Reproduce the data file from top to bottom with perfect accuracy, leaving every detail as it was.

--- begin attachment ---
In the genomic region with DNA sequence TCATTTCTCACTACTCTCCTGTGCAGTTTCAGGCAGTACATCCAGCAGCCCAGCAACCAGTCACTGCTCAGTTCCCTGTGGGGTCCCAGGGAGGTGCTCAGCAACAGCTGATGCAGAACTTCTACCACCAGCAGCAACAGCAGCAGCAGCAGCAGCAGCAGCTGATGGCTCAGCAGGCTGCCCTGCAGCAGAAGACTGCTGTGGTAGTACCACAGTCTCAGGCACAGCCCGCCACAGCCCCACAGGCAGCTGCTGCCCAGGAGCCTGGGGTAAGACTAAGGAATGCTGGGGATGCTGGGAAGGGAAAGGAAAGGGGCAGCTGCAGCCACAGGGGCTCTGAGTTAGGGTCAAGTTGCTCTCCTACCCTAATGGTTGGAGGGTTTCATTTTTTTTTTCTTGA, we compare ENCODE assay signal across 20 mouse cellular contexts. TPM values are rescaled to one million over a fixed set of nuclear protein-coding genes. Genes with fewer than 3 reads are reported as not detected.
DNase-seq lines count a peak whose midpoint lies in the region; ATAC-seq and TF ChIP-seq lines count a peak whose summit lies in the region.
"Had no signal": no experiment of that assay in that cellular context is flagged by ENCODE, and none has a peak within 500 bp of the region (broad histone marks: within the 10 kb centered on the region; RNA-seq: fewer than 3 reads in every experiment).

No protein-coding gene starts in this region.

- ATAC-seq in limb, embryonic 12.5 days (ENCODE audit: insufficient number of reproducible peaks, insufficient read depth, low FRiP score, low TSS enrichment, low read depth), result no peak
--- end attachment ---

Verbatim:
In the genomic region with DNA sequence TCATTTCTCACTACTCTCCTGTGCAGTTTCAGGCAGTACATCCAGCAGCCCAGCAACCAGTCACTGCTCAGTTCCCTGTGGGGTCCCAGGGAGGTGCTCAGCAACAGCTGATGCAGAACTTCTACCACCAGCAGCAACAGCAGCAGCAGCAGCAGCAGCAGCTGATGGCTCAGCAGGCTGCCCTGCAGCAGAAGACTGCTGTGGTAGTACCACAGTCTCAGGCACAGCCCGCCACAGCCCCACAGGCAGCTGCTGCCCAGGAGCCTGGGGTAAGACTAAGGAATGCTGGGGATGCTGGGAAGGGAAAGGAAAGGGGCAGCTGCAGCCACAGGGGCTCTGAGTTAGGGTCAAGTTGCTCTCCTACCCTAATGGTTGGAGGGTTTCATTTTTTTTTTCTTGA, we compare ENCODE assay signal across 20 mouse cellular contexts. TPM values are rescaled to one million over a fixed set of nuclear protein-coding genes. Genes with fewer than 3 reads are reported as not detected.
DNase-seq lines count a peak whose midpoint lies in the region; ATAC-seq and TF ChIP-seq lines count a peak whose summit lies in the region.
"Had no signal": no experiment of that assay in that cellular context is flagged by ENCODE, and none has a peak within 500 bp of the region (broad histone marks: within the 10 kb centered on the region; RNA-seq: fewer than 3 reads in every experiment).

No protein-coding gene starts in this region.

- ATAC-seq in limb, embryonic 12.5 days (ENCODE audit: insufficient number of reproducible peaks, insufficient read depth, low FRiP score, low TSS enrichment, low read depth), result no peak